Creative Conflict in African American Thought
Frederick Douglass, Alexander Crummell, Booker T. Washington, W. E. B. Du Bois, and Marcus Garvey
By Wilson Jeremiah Moses
Publisher: Cambridge University Press
Print Publication Year: 2004
Online Publication Date:November 2009
Chapter DOI: http://dx.doi.org/10.1017/CBO9780511606717.003
Stunningly handsome at sixty years of age, with his burnished silver mane, his eyes large, piercing, and commanding, yet warm and sensitive – that is the portrait of Frederick Douglass reproduced in classic sepia tones on my study wall. Most African Americans can happily identify with that sterling bearded sage. With his ideas, however, we identify more abstractly, and Douglass' enduring popularity, in my view, derives almost entirely from the enduring forcefulness of his character and the courage of his freedom struggle. I do not know if we have a definite understanding of his political vision. We view his resounding moral indictments as the last word on American slavery, but slavery cannot be discussed completely in moral terms. Morality never prevented its existence, nor was it abolished entirely for moral reasons. And Douglass' moral reasoning, unassailable though it was, did not provide answers to the problems of what to do after the destruction of slavery.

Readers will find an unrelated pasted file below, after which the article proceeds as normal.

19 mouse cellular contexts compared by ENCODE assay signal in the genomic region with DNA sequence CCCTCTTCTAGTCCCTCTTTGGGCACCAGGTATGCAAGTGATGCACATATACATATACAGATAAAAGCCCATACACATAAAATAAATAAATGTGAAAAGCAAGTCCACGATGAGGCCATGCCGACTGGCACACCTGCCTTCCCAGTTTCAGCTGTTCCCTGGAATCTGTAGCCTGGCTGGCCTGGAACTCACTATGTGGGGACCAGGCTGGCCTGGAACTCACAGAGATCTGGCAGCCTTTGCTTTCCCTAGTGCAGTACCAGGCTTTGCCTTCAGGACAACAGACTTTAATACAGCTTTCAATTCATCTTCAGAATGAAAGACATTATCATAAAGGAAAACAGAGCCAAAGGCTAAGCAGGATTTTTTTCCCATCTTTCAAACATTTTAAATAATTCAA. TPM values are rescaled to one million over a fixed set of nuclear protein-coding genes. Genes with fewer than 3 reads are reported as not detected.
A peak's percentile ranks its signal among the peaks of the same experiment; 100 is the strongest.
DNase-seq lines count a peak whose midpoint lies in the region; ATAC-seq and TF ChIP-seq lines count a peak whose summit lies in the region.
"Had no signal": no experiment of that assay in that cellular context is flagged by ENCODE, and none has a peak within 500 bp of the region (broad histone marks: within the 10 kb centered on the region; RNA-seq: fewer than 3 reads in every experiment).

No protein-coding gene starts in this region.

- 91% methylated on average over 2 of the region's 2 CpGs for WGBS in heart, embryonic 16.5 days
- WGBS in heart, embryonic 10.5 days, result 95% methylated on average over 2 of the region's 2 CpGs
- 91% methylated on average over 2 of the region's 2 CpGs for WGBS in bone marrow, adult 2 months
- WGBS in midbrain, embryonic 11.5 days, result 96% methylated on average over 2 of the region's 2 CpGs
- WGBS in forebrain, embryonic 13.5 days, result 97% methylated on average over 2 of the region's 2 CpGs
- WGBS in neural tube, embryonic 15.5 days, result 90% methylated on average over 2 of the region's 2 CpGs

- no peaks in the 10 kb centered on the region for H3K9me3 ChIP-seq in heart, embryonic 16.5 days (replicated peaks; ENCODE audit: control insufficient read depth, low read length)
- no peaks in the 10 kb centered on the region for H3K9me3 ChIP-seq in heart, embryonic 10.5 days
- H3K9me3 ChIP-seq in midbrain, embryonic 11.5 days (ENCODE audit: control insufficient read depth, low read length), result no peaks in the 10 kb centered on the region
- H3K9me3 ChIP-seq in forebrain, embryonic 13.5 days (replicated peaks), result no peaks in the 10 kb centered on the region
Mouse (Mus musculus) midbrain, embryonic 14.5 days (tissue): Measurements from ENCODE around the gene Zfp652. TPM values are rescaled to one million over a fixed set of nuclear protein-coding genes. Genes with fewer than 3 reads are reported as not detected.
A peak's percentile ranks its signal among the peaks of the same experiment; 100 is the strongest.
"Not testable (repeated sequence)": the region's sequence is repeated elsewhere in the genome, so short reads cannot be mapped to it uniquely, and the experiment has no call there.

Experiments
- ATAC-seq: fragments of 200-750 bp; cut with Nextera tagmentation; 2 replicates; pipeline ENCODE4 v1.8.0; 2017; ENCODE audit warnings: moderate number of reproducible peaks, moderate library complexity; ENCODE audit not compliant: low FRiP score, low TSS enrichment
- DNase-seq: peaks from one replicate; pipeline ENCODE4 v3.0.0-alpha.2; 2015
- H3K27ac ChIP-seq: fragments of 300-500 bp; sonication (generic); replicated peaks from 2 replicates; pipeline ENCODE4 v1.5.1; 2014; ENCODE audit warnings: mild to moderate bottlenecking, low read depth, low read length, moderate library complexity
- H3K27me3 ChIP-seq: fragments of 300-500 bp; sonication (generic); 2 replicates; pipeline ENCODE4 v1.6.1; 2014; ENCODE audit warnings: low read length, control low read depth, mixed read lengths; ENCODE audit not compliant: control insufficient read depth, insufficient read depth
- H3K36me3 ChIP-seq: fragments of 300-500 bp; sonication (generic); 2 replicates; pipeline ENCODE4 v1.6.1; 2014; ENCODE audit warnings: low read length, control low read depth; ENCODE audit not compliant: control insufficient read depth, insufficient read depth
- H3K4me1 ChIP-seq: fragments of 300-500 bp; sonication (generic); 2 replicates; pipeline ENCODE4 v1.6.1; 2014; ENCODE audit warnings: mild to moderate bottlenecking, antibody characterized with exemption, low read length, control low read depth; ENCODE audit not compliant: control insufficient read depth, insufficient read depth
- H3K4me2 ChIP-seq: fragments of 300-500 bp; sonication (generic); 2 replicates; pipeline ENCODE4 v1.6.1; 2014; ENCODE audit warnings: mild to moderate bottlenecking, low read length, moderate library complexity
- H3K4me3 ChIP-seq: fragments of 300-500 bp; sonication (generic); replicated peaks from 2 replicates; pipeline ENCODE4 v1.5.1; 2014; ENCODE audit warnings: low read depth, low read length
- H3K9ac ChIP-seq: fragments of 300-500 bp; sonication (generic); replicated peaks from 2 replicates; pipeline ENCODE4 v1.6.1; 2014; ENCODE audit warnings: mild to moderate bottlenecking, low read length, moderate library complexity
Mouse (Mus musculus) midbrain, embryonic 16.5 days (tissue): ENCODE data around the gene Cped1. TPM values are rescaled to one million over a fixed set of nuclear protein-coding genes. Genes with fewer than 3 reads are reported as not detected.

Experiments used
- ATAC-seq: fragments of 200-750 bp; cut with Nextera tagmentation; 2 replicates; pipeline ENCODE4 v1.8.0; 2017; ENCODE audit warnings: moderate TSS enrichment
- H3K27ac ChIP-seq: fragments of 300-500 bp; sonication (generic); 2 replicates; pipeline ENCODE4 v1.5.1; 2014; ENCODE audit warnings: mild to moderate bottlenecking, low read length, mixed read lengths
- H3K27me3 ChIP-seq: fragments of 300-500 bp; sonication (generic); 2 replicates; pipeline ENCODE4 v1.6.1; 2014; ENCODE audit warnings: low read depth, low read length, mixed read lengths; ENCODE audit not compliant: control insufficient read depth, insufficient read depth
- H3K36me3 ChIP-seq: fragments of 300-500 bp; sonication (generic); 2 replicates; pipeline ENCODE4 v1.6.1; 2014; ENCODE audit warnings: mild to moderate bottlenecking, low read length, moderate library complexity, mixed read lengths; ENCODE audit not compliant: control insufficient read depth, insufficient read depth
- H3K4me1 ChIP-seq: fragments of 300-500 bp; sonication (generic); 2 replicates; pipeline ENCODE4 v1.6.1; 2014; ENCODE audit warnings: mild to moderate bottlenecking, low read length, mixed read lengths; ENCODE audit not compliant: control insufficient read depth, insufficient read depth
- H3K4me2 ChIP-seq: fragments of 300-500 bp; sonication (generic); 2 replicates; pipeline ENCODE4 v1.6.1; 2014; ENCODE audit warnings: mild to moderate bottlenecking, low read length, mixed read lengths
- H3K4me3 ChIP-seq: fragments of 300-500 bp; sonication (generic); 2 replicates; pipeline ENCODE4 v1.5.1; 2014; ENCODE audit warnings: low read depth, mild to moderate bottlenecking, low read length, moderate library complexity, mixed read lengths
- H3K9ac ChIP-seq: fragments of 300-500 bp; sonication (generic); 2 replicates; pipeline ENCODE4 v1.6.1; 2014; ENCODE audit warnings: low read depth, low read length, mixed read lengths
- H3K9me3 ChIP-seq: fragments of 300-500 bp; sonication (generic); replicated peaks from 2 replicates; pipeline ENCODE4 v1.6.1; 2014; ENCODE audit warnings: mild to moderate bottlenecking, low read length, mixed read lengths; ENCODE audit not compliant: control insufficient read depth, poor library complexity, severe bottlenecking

Douglass' animal magnetism and strong character – not to mention his powerful intellect and astounding physical courage – usually gave him psychological advantages in dealings with challengers. But he had a tendency to be carried away in the sweep of his own rhetoric, and brilliant though he was, Douglass did not stand head and shoulders above every other African American contemporary. Some thought his ego obnoxiously overblown, and noticed in him a penchant for making generalizations on the African American condition that were little more than solipsistic projections of his own atypical career.